Imperial Oil Ltd. received a Witch Night Treatment with the long-awaited approval of provincial regulators on the new Aspen oilsands project.
Now he has to build it.
Almost five years after applying for a project approval from Alberta Energi Regulator, an integrated oil producer announced on Wednesday that it will build a 2.6 billion dollar development in northern Alberta.
For the province and the sector, publication is significant.
This is one of the first major greenfield oilsand projects to continue as crude prices collapsed almost four years ago.
Starting from the great development of mining and expansion, the work is largely completed, it will create around 700 jobs when cities are built and more than 200 jobs are built once.
Consumption will be realized in the period 2019-21. Years at about $ 700 million a year, which requires an incentive, as capital spending fell four years in a row.
Construction will begin this quarter, while Aspen will add around 75,000 barrels of bitumen per day by 2022.
He sends a positive signal when the main player like Imperial, with majority shareholders Ekkon Mobil Corp., is ready to invest in more bitumen production, even because of the ruin and darkness surrounding Canada's challenges.
Moreover, the project shows that oil producers can reduce costs and reduce greenhouse gas emissions per barrel, which is a prerequisite if the largest sector in Alberta expects a sharp increase in production in the world limited to carbon.
"We have an extremely large resource in oilsands – Canada works and, of course, our company. Not everyone will be competitive globally," said Rich Kruger CEO Wednesday.
"But projects that have the highest quality resource, which can develop and apply tempo or new technologies … we think there is a place for those selected projects to compete in the global energy world."
Unlike other commercial thermal products, Imperial will inject solvents underground with steam to increase the production of bitumen.
Imperial says technology will reduce emissions and water consumption by barrel by 25 percent compared to typical SAGDs using steam.
For those who have fired oilsands like hitting the wall – or have become uncompetitive by American oil slag – this proves that future investments can go under the right circumstances.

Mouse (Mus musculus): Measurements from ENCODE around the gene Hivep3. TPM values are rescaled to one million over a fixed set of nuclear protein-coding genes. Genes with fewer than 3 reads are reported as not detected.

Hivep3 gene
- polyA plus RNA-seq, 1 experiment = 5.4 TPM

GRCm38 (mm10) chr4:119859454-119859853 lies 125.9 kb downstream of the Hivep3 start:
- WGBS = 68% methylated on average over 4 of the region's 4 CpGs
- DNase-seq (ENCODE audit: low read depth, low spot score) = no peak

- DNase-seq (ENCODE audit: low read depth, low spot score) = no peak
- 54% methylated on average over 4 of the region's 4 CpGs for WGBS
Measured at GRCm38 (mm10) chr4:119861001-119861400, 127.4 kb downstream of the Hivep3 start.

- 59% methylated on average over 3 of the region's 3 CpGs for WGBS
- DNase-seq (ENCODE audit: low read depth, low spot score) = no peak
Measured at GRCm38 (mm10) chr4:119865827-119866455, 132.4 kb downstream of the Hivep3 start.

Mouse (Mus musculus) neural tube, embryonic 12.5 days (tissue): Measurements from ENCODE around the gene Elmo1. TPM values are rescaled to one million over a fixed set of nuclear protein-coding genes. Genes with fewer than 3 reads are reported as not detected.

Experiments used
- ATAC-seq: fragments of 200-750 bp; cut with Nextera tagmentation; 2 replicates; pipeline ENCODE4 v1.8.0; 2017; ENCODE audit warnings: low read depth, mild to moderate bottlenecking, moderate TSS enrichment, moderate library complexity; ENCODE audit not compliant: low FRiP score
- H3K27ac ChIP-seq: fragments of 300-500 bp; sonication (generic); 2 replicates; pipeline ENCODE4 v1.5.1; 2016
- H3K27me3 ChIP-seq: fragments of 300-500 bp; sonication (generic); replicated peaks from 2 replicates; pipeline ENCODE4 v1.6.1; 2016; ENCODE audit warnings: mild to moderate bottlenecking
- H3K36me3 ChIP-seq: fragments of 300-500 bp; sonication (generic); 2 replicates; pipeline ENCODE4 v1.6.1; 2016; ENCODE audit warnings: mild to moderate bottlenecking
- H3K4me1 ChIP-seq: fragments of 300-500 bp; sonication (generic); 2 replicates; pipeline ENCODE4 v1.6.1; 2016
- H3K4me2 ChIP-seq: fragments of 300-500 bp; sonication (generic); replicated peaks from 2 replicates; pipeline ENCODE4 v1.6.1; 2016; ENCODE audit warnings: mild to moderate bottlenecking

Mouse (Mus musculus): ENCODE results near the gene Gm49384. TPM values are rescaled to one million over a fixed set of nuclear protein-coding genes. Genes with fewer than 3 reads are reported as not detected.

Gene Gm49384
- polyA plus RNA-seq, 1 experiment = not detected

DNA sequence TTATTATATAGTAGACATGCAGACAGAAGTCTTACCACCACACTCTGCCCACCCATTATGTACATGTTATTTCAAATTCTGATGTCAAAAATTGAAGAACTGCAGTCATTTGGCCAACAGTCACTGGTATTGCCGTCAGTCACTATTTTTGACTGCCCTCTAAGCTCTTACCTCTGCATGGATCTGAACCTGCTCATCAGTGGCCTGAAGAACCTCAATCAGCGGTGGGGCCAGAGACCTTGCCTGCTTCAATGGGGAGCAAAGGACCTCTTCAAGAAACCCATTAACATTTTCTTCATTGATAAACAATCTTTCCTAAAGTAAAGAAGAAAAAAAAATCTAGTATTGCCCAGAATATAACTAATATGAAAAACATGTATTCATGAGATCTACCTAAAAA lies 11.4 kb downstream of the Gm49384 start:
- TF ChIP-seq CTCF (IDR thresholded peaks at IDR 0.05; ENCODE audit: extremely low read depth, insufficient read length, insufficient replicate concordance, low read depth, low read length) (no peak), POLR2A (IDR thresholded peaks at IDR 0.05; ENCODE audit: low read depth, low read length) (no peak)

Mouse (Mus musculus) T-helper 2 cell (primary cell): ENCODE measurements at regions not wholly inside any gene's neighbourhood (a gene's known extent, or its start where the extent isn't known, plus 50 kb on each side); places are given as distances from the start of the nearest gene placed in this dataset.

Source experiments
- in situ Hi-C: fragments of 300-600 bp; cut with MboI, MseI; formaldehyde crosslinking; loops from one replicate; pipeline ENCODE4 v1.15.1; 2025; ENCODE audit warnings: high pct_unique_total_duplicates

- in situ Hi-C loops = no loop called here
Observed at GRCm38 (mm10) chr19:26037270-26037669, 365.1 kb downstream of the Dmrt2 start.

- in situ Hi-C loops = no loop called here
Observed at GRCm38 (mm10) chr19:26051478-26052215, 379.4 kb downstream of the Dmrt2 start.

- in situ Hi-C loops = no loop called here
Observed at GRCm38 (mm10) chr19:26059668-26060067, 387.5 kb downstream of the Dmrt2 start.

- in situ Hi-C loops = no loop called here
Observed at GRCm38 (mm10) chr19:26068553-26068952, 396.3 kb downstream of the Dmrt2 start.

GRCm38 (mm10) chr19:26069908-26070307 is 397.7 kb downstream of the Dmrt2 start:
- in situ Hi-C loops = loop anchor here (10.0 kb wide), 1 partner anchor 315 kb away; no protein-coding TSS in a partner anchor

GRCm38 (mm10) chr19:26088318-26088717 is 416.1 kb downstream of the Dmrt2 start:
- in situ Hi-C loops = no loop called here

"This is a sign of hope, that the global economy … is located in a place that can support future (project) sanctions, even if the local environment can not," said analyst Kevin Birn, director of IHS Markit's Canadian Oil Company.
"It's a breakthrough in terms of sanctioning the greenfield project, the promise of technology and the reduction of the emission intensity. They can break many stereotypes in this project, which is very good for the industry."
The decision also shows that companies did not sit in the hands of the crisis, using time to re-engineer development, clean up places to reduce costs and improve efficiency.
Birn pointed out that the cost of adding new Aspen production is about 30 to 40 percent lower than the industry average during the boom period in 2014. year.
For Imperial, the company follows a countercyclical strategy that should allow it access to skilled labor and materials at lower costs, preventing some of the budget shootings over the past few years.
The news comes in a non-zero weather for the heavily affected sector, given the mutual mood of investors, the exodus of several multinational players from oilsands and current problems around the pipeline.
Since 2014, capital spending has fallen from nearly $ 34 billion to an estimated $ 12.3 billion this year.
Last week, projected Canadian oil production would increase by 58 percent to almost seven million barrels per day (bpd) by 2040.
But it is assumed that export markets can be found, and Canadian oil can be transported to these places, which is not ensured in light of today's struggles on gas pipelines.
Kruger noted that Imperial has the ability to increase oil supplies through its railroad equipment and companies analyzed Aspen under a number of transport options.
One of the country's largest producers and the largest refinery, Imperial also increases production at Kearl oilsands, with around 200,000 barrels a day this year to 240,000 barrels in 2020, in which he spent $ 550 million in the process.
Now, one project is not a sure sign that the money will be returned to oilsands.
Access to the market remains a major problem, and oil prices in Canada will need to increase for significantly more investments to enter the Fort McMurray region.
The CEO of ARC Energi Research, Peter Tertzakian, pointed out that smaller equality projects would probably lead to future growth in oilsands, not the development of large maps.
Only a few companies have existing infrastructure and purification tools – and transportation options – that Imperial seems to continue with such investments.
"We should take it as a positive signal that a global multinational company recognizes that we can do better, and that is a worthwhile investment place," Tertzakian said.
"Few players have the right combination of things to grow. Not everyone has that."
And the deeper questions about the growing oilsand show will not disappear. Albert's government has already adopted a 100 megaton limit for emissions from the sector.
"Industry must do more to reduce carbon emissions in the sector as a whole, both on an absolute basis and on the basis of intensity," said Benjamin Israel, senior analyst at the Pembina Institute.
An investment will not change the dynamics for the entire oil sector.
But it will help.
And after a long five-year wait, it's finally a treatment – not a trick – for the Imperial Aspen project.
Chris Varcoe is a columnist Calgary Herald.